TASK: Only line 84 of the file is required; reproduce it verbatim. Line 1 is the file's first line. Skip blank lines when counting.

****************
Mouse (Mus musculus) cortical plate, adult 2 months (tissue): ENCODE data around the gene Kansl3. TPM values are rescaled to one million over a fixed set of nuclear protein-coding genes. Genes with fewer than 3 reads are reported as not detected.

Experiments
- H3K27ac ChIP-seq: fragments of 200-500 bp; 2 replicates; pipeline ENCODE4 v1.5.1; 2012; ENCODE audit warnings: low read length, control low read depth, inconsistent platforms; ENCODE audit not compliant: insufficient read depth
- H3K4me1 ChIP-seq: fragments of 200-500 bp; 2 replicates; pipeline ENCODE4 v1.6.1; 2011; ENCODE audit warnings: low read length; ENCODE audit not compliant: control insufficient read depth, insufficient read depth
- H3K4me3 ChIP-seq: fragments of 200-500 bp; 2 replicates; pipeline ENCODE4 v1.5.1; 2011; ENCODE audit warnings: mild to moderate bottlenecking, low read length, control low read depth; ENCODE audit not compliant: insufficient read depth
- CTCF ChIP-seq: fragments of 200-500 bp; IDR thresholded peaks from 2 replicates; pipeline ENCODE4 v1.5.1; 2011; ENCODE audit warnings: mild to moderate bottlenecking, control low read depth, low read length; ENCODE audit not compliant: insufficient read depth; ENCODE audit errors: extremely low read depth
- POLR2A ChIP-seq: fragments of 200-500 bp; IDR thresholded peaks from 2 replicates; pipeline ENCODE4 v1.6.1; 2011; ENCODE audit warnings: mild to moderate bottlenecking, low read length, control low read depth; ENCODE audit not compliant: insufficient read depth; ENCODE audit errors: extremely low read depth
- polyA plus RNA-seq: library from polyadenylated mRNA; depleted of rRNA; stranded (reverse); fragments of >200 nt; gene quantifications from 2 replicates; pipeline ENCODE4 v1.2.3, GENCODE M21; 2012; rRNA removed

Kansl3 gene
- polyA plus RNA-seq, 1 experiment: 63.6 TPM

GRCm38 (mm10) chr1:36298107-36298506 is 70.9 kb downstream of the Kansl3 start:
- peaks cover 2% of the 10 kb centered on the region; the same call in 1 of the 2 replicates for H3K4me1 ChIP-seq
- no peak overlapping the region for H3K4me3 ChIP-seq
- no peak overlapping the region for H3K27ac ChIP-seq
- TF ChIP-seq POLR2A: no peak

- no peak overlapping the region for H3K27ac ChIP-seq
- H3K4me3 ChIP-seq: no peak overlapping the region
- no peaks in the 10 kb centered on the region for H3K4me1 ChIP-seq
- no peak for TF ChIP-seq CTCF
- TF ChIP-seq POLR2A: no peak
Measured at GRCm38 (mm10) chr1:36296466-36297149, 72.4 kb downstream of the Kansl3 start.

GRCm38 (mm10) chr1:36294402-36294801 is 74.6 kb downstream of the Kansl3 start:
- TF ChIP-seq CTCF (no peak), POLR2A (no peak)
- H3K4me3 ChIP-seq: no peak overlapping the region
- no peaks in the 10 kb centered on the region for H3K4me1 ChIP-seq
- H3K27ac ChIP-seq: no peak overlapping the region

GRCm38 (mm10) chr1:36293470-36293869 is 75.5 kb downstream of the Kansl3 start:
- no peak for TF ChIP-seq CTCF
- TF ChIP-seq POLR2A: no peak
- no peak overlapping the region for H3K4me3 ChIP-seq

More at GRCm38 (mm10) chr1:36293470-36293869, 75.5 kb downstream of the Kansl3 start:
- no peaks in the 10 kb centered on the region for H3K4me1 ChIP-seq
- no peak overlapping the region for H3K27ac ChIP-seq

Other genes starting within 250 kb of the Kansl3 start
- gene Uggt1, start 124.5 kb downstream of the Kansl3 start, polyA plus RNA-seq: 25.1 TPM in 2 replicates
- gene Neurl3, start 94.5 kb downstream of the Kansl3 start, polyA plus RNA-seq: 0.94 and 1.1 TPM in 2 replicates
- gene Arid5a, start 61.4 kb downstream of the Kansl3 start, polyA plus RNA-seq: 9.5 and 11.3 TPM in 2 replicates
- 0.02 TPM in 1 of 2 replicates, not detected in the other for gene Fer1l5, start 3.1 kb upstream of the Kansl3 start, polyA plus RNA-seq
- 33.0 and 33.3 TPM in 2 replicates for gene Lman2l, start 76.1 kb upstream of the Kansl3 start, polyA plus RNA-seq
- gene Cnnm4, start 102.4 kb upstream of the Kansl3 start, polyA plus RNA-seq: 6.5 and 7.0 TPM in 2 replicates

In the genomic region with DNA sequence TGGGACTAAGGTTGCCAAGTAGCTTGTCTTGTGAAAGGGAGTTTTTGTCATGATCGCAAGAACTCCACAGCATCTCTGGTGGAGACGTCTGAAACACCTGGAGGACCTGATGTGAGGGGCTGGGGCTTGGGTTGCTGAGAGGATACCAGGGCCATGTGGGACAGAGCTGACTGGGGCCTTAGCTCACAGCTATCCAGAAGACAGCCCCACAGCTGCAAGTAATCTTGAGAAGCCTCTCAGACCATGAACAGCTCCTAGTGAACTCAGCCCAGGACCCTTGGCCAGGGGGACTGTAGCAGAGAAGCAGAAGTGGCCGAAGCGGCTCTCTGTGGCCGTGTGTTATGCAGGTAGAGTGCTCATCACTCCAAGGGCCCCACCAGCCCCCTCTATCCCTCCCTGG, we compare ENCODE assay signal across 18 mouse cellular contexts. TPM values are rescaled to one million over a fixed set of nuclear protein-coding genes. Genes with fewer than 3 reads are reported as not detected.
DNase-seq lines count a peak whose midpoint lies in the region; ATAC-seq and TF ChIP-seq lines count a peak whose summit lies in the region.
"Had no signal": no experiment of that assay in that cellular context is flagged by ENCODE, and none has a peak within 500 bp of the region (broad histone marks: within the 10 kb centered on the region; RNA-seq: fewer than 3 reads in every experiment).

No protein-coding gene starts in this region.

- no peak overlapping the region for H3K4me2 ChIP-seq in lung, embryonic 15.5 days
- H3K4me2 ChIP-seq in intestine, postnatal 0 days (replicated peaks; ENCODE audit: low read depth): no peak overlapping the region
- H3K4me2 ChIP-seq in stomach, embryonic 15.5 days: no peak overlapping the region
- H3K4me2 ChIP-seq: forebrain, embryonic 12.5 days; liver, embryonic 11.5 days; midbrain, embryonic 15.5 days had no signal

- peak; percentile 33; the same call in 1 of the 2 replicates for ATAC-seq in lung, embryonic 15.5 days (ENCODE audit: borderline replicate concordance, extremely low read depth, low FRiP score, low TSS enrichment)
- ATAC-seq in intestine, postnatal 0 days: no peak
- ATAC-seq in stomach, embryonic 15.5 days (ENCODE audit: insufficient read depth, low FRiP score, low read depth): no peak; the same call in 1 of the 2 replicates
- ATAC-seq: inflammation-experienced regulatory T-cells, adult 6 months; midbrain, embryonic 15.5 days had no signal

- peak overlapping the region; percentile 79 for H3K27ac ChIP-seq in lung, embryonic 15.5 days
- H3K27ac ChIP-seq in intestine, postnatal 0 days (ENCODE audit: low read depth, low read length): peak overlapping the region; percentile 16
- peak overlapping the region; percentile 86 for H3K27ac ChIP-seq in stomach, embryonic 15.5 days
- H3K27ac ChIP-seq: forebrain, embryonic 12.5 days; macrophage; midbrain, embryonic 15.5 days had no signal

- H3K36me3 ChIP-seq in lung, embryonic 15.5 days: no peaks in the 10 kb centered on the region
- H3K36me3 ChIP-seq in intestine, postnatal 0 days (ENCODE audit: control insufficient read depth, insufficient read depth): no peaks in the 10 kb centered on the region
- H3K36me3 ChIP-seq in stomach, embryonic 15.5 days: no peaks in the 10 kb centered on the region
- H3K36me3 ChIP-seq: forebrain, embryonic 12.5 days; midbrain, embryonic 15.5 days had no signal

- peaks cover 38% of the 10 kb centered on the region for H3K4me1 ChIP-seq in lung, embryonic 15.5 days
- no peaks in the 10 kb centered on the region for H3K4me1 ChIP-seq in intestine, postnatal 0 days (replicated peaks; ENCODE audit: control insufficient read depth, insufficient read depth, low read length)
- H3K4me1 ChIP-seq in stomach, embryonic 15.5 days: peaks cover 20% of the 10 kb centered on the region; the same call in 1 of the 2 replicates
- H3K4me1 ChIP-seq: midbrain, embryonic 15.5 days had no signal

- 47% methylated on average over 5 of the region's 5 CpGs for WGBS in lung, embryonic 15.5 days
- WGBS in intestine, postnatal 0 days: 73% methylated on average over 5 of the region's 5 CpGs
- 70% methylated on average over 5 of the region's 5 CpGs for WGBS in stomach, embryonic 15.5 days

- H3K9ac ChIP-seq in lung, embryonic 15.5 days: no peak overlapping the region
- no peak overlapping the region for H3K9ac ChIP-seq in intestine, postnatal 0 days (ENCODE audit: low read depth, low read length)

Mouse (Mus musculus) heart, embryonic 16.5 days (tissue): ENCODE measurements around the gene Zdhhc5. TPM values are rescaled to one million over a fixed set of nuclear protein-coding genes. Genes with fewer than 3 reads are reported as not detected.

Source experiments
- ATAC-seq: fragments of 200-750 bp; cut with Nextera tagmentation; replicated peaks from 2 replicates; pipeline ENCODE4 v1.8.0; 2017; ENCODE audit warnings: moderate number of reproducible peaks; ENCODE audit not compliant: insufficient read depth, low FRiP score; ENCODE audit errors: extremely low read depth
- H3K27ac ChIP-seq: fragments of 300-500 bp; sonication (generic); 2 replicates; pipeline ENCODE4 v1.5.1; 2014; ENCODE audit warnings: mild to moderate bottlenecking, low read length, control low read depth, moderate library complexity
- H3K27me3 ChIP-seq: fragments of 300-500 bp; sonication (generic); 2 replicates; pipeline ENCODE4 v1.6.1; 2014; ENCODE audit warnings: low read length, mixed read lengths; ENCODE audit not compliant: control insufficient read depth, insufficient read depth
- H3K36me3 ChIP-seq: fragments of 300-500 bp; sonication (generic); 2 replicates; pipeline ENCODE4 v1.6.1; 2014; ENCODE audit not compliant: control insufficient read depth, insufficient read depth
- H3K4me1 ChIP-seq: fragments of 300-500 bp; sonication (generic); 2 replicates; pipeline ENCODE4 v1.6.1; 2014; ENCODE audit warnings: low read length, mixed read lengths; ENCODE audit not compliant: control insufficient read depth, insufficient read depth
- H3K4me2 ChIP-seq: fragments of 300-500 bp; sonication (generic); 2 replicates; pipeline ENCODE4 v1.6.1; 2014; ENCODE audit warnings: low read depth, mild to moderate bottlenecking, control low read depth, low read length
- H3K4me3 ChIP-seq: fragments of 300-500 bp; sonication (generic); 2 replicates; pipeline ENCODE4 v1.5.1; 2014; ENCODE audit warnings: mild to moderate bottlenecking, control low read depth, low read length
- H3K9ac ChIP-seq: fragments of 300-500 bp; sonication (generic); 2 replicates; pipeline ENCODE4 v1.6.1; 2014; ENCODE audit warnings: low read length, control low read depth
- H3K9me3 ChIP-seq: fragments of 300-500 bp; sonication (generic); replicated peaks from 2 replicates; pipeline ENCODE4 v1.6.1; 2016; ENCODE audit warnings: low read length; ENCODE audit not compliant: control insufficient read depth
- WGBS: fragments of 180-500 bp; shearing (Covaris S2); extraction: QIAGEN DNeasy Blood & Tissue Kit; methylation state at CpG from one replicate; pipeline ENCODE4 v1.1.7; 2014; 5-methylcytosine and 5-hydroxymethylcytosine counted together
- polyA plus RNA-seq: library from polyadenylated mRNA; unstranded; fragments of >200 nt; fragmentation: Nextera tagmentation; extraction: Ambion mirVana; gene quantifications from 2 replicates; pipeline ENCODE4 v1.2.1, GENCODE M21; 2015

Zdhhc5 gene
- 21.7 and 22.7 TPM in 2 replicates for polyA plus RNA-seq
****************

- 21.7 and 22.7 TPM in 2 replicates for polyA plus RNA-seq